We are closing in on the last portion of this project, and are just painting the last remaining area now – the aft cabin floor. In this case, we decided to make a ramp (using one of our existing fender boards) so that we could walk in and out of the aft cabin – even with a wet floor.

We are very pleased with our floor renovation, and once the carpets are down – it looks super.

On another topic, last week we went for a short road trip to Antalya to visit our friends Wayne and Christine, and their “boat under construction” MÖBIUS. MÖBIUS is an aluminum motor yacht, 78 foot LOA, being built in the Antalya Free Zone by Naval Yachts. It is quite the vessel and well worth exploring their website to learn more about the yacht and they myriad of systems that are involved.

Also, I would be remiss if I did not mention that Diane made us a “key lime pie” for Valentines Day. It was clearly the best key lime pie I’ve had in years! She did a great job using local products, including fresh limes.

We go to the fresh market every Friday morning, and I thought this photo of Diane sampling cheese (we both did) was noteworthy. Masks have to be lowered to taste!

We have all sampled “Turkish Delight” at various times, but last week at the market – we bought 2 kg of absolutely fresh Turkish Delight. Wow it tastes so good, and fresh. It was not the “filling remover” sticky-gooey candy we have had in the past. It was rather like a blend of marshmallows and a crunchy bar – with dozens of different flavours. To me, it looks odd, perhaps “unappealing” – but it is very, very fresh and tasty.

Another project that has come and gone is new ZINCS. We have 7 zinc anodes on JOANA, to protect the hull from galvanic corrosion. One of these anodes is on the rudder, and rarely need to be changed. The other 6 need to be changed every 12-24 months, depending on the circumstances. When we left Canada 12 years ago, I had a supply of these custom anodes, but had more made in Pangkor Malaysia 3 years ago. Now, looking forward into time, I envisioned even more required, so I had 24 made through the local chandlery. Kemal arranged to have these cast at a foundry in Izmir Turkey (Turkey has almost 1500 foundries) at a price of 320TL (even cheaper than in Malaysia) and notably less than the 690TL we were quoted in Antalya. It pays to shop around.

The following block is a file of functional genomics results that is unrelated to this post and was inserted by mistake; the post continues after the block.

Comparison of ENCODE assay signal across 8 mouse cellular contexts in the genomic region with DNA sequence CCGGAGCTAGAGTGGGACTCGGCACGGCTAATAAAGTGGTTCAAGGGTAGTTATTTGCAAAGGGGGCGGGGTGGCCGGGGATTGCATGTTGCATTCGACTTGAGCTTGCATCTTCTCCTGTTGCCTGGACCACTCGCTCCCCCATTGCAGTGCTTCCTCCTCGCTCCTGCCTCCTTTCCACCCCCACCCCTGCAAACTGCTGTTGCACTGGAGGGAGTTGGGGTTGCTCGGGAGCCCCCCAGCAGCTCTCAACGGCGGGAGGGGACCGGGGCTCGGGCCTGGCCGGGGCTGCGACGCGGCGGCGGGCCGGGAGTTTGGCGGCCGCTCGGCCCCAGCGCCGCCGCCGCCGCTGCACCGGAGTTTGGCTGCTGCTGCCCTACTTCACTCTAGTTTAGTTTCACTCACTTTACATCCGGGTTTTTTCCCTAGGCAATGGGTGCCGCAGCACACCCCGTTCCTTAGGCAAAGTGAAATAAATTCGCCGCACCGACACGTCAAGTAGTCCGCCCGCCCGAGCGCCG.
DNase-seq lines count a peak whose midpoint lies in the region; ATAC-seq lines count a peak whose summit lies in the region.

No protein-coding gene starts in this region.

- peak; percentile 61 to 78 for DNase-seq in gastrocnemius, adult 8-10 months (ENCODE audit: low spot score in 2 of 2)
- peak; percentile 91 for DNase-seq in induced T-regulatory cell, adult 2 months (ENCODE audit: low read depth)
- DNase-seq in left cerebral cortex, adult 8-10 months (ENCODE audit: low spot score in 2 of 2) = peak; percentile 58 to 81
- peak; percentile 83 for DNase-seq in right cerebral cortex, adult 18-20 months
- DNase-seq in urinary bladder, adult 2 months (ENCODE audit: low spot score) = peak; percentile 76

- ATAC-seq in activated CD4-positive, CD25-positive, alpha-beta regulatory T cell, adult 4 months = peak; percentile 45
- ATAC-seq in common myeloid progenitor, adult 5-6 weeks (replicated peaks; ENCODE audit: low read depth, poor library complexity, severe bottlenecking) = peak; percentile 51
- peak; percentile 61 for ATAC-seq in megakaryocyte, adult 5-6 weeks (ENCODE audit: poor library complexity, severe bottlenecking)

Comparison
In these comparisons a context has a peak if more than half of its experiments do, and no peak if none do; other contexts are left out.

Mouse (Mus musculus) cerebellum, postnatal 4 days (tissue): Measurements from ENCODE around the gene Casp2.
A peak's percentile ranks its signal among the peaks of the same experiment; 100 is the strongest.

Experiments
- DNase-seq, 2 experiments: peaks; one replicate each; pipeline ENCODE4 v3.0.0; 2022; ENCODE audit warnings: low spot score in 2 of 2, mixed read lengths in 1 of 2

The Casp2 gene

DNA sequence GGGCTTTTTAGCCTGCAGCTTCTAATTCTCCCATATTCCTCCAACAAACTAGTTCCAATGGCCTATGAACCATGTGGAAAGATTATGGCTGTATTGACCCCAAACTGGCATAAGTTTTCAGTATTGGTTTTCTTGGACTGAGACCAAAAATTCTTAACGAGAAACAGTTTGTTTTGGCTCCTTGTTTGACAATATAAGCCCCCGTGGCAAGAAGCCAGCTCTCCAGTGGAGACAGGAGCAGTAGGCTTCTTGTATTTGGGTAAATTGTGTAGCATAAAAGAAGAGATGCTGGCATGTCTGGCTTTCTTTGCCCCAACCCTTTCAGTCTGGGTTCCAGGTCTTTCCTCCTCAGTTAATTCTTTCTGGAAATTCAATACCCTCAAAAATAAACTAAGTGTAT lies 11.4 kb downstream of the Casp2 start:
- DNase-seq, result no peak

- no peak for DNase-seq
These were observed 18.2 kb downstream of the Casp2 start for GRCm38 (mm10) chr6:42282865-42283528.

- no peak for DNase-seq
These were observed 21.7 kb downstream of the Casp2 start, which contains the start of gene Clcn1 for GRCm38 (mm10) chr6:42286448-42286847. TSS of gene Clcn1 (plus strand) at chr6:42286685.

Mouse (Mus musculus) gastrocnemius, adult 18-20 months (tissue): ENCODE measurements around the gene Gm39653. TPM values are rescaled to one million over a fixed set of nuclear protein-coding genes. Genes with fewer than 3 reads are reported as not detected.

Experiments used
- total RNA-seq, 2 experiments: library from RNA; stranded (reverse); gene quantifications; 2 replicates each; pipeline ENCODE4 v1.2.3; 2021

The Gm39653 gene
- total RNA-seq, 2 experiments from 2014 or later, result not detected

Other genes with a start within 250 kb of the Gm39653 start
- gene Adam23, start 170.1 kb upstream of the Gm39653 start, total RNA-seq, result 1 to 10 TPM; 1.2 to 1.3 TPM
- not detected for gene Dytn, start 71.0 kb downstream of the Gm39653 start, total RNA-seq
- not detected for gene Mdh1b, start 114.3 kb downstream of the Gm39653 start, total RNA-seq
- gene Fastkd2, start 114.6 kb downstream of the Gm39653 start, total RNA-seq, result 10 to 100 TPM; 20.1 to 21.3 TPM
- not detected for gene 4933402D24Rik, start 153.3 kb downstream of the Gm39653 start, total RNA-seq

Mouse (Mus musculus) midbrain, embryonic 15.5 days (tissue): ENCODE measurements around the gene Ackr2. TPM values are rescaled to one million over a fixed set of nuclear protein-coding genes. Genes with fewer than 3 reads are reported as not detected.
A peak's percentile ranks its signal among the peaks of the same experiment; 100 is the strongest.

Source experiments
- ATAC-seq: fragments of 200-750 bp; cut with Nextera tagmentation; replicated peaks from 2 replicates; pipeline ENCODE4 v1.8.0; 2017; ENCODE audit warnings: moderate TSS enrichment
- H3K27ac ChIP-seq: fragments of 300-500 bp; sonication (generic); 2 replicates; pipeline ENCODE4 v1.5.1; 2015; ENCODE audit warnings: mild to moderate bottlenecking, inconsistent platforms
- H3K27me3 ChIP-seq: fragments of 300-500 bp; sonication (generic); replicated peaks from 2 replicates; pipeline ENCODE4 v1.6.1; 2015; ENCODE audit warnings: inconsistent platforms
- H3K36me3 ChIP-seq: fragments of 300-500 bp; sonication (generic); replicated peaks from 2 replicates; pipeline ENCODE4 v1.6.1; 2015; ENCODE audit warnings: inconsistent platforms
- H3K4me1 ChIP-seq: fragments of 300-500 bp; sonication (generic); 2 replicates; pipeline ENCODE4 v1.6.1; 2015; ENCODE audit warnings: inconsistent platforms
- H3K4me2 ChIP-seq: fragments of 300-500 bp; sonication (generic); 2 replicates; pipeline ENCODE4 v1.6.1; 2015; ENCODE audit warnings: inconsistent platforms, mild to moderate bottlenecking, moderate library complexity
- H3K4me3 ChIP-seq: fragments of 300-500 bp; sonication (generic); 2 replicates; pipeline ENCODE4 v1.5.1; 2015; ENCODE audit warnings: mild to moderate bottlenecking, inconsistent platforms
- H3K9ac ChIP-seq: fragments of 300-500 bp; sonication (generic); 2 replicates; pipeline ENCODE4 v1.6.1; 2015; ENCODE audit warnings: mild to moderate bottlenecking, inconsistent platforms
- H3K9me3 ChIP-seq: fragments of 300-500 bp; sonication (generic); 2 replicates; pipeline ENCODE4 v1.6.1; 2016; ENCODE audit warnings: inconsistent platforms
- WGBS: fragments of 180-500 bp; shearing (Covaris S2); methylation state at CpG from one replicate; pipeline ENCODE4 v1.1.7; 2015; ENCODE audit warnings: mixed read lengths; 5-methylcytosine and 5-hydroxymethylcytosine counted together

A final item of interest is the Turkish truckers. I frequently see them stopped by the side of the road having lunch. I’ve never noticed this kind of behaviour amongst European or North American truckers. They seem to eat fresh, every day.

Roadtrip to Sapadere Kanyon

6 March 2021 – ROADTRIP to Sapadere Kanyon (Canyon)

We took another road trip with Pam and Eric (SV PIED A MER), this time to Sapadere Canyon about 45 km from the Alanya city centre.

We first drove along the coast heading SE, passing banana plantations, greenhouses, and countless resorts, and then turned into the mountains.

Our driver Kareem drove us first to his family home and then through the Sapadere Canyon road to the Canyon itself. This was actually his mother’s home, and she spends the winter living with her sons (one at a time) and then returns in the summer – and then they come to visit.

On the way to Sapadere Canyon, you get the feeling that you are traveling through the heart of the Taurus Mountains.

You pass through small villages, and endless picturesque scenes, as the car moves higher in altitude.

Eventually, the snow and ice are found at the edge of the road in the shade.

At the end of the road, there is an area where you can easily park your car, several artificial ponds, a small restaurant, a picnic area and a gift shop. There was a modest entry fee of about $2 CDN per person. The waterfall and natural pool are at the end of a 750m walking path at the end of the road – through the deep canyon.

The water pipes shown in this photo provided fresh, clean, “pressurized” water for many of the local villages. We read that swimming in this canyon water is popular in the summertime, but it is WAY TOO COLD to do that in March.

Life (this tree, perched on the edge of the canyon wall) always “finds a way”.

We enjoyed lunch at a picnic table outside and then headed back home.